Process coordination consists of synchronization and mutual exclusion,
which were discussed earlier.
We will now study
different techniques for process coordination.
We first make a few definitions related to process coordination.
Instructions that must be executed while another activity is excluded will be called a critical section. For instance in an earlier example we saw that the statement:
A[n++] = itemcould be executed by only one of the processes AddChar1 and AddChar2. This statement is a critical section.
Consider the following situation: Process p1 is in a critical section c1 waiting for process p2 to get out of a critical section c2. Process p2, meanwhile, is waiting for process p1 to get out of c1. Both p1 and p2 are stuck: each is waiting to get into a critical section being executed by the other. This sort of circular waiting is called a deadlock. In Europe, it is known by the more striking name of ``deadly embrace''.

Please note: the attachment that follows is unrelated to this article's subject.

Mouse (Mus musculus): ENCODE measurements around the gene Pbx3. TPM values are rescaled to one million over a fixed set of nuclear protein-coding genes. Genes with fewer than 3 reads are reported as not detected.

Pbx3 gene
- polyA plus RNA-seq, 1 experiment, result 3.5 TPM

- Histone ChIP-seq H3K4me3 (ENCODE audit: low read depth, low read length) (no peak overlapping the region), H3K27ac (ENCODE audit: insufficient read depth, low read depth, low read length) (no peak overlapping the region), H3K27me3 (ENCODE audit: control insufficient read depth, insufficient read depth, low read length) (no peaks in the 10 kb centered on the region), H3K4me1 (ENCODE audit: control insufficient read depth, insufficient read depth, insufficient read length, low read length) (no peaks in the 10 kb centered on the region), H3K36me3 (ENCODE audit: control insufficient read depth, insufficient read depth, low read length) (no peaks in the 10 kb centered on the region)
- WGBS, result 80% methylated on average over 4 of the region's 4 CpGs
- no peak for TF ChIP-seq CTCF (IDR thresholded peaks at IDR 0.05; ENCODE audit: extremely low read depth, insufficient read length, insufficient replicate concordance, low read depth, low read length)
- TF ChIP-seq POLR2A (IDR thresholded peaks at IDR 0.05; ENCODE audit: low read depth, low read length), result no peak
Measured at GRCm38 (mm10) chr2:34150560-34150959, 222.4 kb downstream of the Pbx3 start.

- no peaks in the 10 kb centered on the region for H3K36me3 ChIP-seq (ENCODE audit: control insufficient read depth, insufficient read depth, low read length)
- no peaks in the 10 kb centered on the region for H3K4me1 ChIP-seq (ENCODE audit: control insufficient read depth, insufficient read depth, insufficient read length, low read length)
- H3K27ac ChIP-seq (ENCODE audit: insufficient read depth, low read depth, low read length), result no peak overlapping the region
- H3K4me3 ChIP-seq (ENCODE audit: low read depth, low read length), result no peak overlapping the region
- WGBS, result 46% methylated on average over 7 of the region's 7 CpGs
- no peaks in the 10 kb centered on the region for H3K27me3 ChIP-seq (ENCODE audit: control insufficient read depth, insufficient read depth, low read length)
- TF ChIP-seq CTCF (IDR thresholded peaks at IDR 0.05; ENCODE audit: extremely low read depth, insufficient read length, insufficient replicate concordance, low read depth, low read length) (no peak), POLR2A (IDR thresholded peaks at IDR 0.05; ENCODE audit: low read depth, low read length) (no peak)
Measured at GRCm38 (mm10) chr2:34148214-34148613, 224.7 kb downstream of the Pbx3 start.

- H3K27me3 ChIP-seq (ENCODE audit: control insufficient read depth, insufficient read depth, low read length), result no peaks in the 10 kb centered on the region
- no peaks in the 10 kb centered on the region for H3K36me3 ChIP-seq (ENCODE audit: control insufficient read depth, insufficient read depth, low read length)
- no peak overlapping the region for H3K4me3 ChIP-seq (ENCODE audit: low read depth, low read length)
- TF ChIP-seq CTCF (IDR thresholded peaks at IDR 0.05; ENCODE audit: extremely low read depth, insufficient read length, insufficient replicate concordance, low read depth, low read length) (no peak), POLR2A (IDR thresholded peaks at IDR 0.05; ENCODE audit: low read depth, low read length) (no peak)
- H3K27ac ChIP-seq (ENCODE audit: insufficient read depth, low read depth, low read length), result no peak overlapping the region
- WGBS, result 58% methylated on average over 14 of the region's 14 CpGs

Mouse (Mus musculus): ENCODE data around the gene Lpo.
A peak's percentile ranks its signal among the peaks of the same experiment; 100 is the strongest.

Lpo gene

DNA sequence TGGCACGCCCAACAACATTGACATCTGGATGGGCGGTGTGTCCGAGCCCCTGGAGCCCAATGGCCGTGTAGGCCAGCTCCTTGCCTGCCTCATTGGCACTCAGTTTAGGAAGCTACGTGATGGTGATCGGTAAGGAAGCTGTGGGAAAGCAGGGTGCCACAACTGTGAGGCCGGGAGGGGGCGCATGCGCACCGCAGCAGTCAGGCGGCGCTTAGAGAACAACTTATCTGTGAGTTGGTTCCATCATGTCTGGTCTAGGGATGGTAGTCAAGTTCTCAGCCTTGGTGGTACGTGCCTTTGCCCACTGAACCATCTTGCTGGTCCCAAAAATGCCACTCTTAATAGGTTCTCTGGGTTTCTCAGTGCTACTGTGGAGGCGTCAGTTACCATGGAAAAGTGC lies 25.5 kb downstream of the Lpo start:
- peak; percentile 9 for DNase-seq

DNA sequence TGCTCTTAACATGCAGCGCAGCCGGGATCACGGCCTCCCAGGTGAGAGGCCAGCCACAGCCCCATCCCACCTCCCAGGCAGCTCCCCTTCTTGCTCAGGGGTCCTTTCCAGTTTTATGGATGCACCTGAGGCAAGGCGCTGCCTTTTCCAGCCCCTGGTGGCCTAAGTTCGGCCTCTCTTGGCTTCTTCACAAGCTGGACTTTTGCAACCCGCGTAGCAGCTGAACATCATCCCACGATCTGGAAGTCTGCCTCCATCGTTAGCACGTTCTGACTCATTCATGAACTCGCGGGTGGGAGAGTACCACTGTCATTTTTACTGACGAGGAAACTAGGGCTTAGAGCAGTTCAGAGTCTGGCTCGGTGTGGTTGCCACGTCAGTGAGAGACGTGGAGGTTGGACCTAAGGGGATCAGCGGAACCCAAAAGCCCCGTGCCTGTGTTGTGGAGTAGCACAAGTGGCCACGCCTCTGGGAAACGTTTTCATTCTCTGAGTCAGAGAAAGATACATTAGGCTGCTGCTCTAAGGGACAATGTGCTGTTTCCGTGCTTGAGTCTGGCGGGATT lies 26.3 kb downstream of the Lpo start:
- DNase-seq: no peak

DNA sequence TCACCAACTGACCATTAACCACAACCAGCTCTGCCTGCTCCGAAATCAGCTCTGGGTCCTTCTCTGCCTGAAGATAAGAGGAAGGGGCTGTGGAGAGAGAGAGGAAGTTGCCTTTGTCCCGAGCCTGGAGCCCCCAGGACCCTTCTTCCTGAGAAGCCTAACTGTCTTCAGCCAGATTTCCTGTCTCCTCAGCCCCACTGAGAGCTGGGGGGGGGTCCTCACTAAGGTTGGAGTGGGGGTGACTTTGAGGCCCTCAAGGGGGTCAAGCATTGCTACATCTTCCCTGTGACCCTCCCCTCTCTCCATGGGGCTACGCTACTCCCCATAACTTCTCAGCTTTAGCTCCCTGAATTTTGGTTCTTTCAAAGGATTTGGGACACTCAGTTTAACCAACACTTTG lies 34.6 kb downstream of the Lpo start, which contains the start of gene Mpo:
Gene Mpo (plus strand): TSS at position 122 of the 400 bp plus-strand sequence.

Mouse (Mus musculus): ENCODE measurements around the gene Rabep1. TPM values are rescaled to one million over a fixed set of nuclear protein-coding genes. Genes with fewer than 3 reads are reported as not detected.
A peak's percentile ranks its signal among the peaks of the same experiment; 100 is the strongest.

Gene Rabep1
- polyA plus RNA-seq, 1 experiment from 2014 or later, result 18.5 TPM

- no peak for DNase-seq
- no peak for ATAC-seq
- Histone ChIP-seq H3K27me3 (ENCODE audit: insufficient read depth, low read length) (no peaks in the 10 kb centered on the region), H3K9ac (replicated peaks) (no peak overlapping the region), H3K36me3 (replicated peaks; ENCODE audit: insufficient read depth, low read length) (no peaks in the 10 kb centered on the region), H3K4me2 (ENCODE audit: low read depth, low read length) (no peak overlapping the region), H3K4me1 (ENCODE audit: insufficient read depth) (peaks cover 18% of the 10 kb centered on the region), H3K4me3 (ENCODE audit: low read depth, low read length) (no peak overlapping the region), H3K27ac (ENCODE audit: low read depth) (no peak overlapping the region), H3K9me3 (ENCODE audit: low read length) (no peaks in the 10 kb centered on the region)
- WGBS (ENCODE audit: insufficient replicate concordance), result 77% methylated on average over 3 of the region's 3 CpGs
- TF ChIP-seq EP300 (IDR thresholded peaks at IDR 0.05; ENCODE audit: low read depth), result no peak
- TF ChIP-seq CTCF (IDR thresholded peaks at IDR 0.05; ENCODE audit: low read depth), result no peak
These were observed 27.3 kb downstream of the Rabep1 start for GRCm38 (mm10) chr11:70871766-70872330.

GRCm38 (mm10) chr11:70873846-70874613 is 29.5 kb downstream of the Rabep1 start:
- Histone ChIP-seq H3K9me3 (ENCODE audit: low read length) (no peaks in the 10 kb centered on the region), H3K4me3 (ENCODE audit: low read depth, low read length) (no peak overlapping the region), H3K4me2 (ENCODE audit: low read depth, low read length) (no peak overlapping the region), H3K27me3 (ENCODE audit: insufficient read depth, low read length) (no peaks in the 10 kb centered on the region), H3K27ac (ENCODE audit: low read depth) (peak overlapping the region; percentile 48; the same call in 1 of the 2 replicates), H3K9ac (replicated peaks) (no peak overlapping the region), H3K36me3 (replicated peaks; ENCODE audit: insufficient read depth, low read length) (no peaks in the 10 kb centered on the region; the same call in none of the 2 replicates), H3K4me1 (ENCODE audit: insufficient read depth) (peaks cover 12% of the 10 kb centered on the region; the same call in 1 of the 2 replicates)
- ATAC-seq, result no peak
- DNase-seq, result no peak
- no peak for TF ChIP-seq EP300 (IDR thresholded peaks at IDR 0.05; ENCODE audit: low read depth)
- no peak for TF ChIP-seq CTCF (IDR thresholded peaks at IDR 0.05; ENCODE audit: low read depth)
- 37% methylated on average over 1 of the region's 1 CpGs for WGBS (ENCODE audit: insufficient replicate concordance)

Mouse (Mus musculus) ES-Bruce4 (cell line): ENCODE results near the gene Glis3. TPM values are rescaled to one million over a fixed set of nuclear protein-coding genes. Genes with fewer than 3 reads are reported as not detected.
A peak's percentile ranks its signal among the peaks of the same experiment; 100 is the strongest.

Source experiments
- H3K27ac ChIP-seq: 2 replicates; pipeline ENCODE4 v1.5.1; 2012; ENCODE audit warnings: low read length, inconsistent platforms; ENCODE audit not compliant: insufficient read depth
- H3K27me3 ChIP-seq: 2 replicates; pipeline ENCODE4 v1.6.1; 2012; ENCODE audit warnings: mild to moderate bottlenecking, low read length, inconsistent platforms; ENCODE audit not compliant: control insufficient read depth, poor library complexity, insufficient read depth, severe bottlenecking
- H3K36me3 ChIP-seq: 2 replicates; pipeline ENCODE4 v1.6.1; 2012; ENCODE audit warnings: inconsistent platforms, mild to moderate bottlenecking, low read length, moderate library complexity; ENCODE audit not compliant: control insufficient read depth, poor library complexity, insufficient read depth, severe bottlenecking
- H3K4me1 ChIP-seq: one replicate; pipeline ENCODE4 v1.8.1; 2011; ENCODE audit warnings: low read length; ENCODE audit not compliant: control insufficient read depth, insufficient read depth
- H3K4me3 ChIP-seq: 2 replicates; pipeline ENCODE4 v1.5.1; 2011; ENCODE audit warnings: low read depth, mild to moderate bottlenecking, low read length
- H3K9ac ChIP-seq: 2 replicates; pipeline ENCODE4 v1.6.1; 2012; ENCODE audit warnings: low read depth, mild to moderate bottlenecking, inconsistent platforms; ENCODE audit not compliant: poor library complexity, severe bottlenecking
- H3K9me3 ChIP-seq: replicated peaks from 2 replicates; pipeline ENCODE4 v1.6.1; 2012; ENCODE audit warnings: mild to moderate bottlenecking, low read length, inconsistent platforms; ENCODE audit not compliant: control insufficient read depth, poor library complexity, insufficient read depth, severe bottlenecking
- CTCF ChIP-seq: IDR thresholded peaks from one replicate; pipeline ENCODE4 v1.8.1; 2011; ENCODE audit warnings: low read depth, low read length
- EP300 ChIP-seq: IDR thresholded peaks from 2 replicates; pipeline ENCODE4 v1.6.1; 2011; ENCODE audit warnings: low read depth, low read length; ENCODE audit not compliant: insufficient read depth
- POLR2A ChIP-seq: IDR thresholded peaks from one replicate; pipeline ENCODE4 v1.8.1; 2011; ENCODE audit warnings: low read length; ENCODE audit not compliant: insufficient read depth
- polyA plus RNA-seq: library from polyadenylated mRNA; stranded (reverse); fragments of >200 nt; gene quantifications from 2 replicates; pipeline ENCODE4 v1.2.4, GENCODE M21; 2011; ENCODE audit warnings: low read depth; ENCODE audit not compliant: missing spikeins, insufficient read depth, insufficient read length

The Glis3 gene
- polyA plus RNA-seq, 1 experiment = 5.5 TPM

Another problem related to process coordination is starvation. This problem arises when one or more processes waiting for a critical section are never allowed to enter the region.
Different process coordination techniques are often judged on the basis of their
ability to prevent these two problems.